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Phosphoric acid - Wikipedia, the free encyclopedia

Phosphoric acid
From Wikipedia, the free encyclopedia

Phosphoric acid, also known as orthophosphoric acid or phosphoric(V) acid, is a mineral (inorganic) acid having the chemical formula H3PO4. Orthophosphoric acid molecules can combine with themselves to form a variety of compounds which are also referred to as phosphoric acids , but in a more general way. The term phosphoric acid can also refer to a chemical or reagent consisting of phosphoric acids, usually orthophosphoric acid.

Phosphoric acid

Contents
1 Orthophosphoric acid chemistry 1.1 Composition and pH of a phosphoric acid aqueous solution 2 Chemical reagent 2.1 Preparation of hydrogen halides 2.2 Rust removal 3 Processed food use 3.1 Biological effects on bone calcium and kidney health 4 Medical use 5 Preparation 5.1 Thermal phosphoric acid 5.2 Wet phosphoric acid 6 Other applications 7 See also 8 References 9 External links

IUPAC name trihydroxidooxidophosphorus phosphoric acid Other names Orthophosphoric acid

Identifiers CAS number 7664-38-2 , 16271-20-8 (hemihydrate) PubChem UNII 1004 E4GA8884NN ChemSpider 979 EC number 231-633-2 UN number 1805 KEGG ChEBI ChEMBL RTECS number Jmol-3D images D05467 CHEBI:26078 CHEMBL1187 TB6300000 Image 1 (http://chemapps.stolaf.edu/jmol/jmol.php? model=OP%28%3DO%29%28O%29O) SMILES InChI
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Orthophosphoric acid
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Phosphoric acid - Wikipedia, the free encyclopedia

chemistry
Pure anhydrous phosphoric acid is a white solid that melts at 42.35 C to form a colorless, viscous liquid. Most people and even chemists refer to orthophosphoric acid as phosphoric acid, which is the IUPAC name for this compound. The prefix ortho is used to distinguish the acid from other phosphoric acids, called polyphosphoric acids. Orthophosphoric acid is a non-toxic, inorganic, rather weak triprotic acid, which, when pure, is a solid at room temperature and pressure. The chemical structure of orthophosphoric acid is shown above in the data table. Orthophosphoric acid is a very polar molecule; therefore it is highly soluble in water. The oxidation state of phosphorus (P) in ortho- and other phosphoric acids is +5; the oxidation state of all the oxygen atoms (O) is 2 and all the hydrogen atoms (H) is +1. Triprotic means that an orthophosphoric acid molecule can dissociate up to three times, giving up an H+ each time, which typically combines with a water molecule, H2O, as shown in these reactions: H3PO4(s) + H2O(l) H3O+(aq) + H2PO4(aq) Ka1= 7.25103 H2PO4(aq)+ H2O(l) H3O+(aq) + HPO42(aq) Ka2= 6.31108 HPO42(aq)+ H2O(l) H3O+(aq) + PO43(aq) Ka3= 13 3.9810 The anion after the first dissociation, H2PO4, is the dihydrogen phosphate anion. The anion after the second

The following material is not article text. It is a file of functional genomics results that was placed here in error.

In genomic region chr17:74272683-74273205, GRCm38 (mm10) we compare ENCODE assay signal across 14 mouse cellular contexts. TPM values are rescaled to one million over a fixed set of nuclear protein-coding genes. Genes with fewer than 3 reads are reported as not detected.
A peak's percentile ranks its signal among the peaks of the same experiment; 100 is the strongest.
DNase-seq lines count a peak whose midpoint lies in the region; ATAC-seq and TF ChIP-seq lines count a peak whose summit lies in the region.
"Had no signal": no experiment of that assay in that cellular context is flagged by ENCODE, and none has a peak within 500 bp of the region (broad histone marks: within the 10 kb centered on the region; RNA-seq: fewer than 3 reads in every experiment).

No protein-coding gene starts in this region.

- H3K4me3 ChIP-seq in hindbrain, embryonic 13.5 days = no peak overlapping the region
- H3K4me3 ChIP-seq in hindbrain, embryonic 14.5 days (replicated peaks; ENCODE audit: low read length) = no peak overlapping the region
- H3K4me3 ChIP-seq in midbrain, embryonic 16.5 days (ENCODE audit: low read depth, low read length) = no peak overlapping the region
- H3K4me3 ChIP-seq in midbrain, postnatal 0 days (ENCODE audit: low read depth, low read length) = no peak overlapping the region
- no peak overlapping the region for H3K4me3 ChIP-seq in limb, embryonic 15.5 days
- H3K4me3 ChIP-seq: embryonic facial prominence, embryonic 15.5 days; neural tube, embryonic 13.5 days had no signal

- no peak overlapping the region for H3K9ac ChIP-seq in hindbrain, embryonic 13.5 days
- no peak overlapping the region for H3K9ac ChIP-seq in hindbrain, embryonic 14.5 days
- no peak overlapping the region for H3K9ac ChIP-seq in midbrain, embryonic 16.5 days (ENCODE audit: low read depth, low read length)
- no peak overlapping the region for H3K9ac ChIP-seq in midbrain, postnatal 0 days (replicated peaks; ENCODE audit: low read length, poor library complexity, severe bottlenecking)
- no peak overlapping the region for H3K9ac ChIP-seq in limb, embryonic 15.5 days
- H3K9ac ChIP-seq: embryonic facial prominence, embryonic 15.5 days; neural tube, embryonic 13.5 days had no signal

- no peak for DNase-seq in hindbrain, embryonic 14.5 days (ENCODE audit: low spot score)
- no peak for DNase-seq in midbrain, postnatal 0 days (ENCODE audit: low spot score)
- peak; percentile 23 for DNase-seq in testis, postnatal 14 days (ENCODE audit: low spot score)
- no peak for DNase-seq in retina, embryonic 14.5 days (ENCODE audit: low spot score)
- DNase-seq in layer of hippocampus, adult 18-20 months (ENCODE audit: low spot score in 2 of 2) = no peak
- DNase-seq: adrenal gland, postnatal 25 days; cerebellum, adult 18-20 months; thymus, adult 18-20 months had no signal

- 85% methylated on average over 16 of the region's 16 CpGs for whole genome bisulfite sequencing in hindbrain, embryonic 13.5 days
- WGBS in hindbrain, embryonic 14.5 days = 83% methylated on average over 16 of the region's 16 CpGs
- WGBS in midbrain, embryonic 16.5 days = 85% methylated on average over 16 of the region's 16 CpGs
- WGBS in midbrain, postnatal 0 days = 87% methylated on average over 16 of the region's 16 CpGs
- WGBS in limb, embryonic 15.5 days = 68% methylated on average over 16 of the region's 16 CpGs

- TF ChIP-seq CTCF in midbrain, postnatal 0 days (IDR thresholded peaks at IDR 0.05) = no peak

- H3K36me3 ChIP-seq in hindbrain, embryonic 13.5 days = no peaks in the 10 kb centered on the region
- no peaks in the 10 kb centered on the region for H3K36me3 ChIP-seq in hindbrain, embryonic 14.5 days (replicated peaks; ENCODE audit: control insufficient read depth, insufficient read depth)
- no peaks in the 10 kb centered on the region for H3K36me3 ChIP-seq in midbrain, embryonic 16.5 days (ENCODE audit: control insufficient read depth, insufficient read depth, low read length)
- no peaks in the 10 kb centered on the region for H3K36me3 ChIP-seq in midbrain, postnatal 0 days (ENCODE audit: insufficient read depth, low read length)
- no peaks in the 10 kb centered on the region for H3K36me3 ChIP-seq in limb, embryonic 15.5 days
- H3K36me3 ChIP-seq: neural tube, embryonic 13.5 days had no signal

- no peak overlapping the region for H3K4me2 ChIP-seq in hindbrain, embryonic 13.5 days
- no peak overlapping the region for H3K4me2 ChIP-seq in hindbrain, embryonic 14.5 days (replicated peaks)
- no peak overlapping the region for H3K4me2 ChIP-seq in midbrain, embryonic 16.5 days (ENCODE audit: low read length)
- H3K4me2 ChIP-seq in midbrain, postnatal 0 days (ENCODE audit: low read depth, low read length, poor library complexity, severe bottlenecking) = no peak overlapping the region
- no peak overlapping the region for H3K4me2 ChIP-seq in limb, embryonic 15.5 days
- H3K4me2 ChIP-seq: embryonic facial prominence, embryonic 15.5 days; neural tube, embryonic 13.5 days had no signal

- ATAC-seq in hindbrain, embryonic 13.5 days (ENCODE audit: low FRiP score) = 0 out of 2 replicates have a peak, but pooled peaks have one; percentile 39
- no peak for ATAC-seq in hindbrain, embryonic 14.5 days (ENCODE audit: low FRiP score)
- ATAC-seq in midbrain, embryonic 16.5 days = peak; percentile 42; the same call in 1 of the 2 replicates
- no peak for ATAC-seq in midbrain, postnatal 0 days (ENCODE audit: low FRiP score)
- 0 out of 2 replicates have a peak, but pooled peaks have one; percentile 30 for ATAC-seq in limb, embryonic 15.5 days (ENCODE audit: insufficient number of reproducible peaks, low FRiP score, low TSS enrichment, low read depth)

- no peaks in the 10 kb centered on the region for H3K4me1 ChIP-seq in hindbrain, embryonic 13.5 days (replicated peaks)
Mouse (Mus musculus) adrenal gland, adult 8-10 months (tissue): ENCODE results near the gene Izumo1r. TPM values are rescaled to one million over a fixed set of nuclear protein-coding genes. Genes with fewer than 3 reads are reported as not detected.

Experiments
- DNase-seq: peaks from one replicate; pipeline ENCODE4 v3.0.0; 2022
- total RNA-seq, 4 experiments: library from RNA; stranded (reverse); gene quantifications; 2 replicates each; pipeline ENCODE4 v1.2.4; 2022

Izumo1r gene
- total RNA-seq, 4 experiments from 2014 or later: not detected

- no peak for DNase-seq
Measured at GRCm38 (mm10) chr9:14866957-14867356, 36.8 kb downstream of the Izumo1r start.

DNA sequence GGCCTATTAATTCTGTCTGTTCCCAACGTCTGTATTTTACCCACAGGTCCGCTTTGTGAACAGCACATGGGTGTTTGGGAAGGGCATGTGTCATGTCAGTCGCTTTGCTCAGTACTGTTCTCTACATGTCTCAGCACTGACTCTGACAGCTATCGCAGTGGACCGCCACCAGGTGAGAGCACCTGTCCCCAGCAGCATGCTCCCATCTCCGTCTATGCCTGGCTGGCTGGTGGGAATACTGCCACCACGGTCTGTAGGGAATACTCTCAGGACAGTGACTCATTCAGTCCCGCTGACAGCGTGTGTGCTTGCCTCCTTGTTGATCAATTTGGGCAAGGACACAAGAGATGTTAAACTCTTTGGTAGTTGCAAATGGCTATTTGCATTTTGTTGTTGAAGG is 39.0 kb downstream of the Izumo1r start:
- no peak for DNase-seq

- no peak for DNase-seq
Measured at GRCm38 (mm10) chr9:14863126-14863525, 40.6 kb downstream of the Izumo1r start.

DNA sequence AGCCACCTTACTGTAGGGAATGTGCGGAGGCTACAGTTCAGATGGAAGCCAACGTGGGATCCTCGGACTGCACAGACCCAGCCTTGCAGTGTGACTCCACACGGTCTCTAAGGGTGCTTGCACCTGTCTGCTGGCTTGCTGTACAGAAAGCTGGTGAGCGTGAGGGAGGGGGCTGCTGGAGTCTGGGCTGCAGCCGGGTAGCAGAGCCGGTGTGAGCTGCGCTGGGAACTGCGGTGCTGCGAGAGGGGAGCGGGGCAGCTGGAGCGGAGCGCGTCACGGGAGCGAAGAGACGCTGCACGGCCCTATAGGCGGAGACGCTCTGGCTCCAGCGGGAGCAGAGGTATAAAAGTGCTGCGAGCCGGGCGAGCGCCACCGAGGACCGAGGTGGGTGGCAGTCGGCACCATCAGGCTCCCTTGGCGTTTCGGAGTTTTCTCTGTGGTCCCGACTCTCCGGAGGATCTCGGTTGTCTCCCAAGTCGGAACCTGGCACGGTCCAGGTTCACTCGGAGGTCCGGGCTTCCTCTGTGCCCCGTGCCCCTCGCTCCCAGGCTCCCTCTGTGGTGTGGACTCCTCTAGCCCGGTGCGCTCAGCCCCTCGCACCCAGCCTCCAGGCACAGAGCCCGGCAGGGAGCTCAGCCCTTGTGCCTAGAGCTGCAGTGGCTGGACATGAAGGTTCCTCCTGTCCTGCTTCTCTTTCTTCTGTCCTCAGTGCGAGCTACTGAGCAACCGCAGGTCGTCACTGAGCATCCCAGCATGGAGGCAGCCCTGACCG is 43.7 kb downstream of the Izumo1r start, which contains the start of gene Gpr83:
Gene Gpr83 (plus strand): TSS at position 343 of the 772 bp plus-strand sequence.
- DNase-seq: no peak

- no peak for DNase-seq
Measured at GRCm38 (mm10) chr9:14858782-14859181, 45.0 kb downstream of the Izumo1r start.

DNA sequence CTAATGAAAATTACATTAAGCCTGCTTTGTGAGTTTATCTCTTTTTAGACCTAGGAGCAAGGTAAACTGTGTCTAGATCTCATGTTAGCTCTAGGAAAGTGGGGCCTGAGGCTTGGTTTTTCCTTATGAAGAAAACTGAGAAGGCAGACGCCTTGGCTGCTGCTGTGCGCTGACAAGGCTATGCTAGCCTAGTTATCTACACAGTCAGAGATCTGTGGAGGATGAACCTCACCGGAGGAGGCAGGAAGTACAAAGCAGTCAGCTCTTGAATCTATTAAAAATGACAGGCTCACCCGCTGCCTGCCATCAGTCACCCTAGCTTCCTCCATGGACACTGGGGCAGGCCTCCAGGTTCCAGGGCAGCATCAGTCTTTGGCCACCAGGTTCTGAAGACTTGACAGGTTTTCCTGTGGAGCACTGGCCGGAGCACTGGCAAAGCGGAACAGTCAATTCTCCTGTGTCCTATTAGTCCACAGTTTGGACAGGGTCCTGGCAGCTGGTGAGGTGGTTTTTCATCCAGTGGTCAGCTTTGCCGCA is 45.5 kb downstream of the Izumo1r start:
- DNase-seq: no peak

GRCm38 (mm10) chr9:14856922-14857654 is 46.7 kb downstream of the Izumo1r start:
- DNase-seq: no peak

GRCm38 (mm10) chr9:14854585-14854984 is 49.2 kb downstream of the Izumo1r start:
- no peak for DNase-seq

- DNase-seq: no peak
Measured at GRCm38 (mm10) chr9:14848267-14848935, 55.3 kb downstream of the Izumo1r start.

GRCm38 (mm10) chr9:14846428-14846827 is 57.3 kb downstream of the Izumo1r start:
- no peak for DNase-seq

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Properties Molecular formula H3PO4

Molar mass 97.994 g/mol Appearance white solid or colourless, viscous liquid (>42 C) Density 1.885 g/mL (liquid) 1.685 g/mL (85% solution) 2.030 g/mL (crystal at 25 C) 42.35 C (anhydrous) 29.32 C (hemihydrate) 158 C (decomp)

Melting point Boiling point

Solubility in 5.48 g/mL water Acidity (pKa) Viscosity 2.148, 7.198, 12.375 2.49.4 cP (85% aq. soln.) 147 cP (100%) Thermochemistry Std enthalpy -1288 kJmol1[1] of formation fHo298 Standard molar entropy So298 MSDS EU Index 158 Jmol1K1[1]

Hazards ICSC 1008 (http://www.inchem.org/documents/icsc/icsc/eics1008.htm) 015-011-00-6

EU Corrosive (C) classification R-phrases S-phrases NFPA 704 R34 (S1/2) S26 S45

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Phosphoric acid - Wikipedia, the free encyclopedia

Flash point Non-flammable dissociation, HPO42, is the hydrogen phosphate anion. The anion after the third Related compounds 3 dissociation, PO4 , is the phosphate or Related Hypophosphorous acid orthophosphate anion. For each of the dissociation reactions shown above, there phosphorus Phosphorous acid oxoacids Pyrophosphoric acid is a separate acid dissociation constant, Triphosphoric acid called Ka1, Ka2, and Ka3 given at 25 C. Perphosphoric acid Associated with these three dissociation constants are corresponding pKa1=2.12, Permonophosphoric acid pKa2=7.21, and pKa3=12.67 values at 25 (verify) (what is: / ?) C. Even though all three hydrogen (H) Except where noted otherwise, data are given for materials in their atoms are equivalent on an standard state (at 25 C, 100 kPa) orthophosphoric acid molecule, the Infobox references successive Ka values differ since it is energetically less favorable to lose another H+ if one (or more) has already been lost and the molecule/ion is more negatively charged.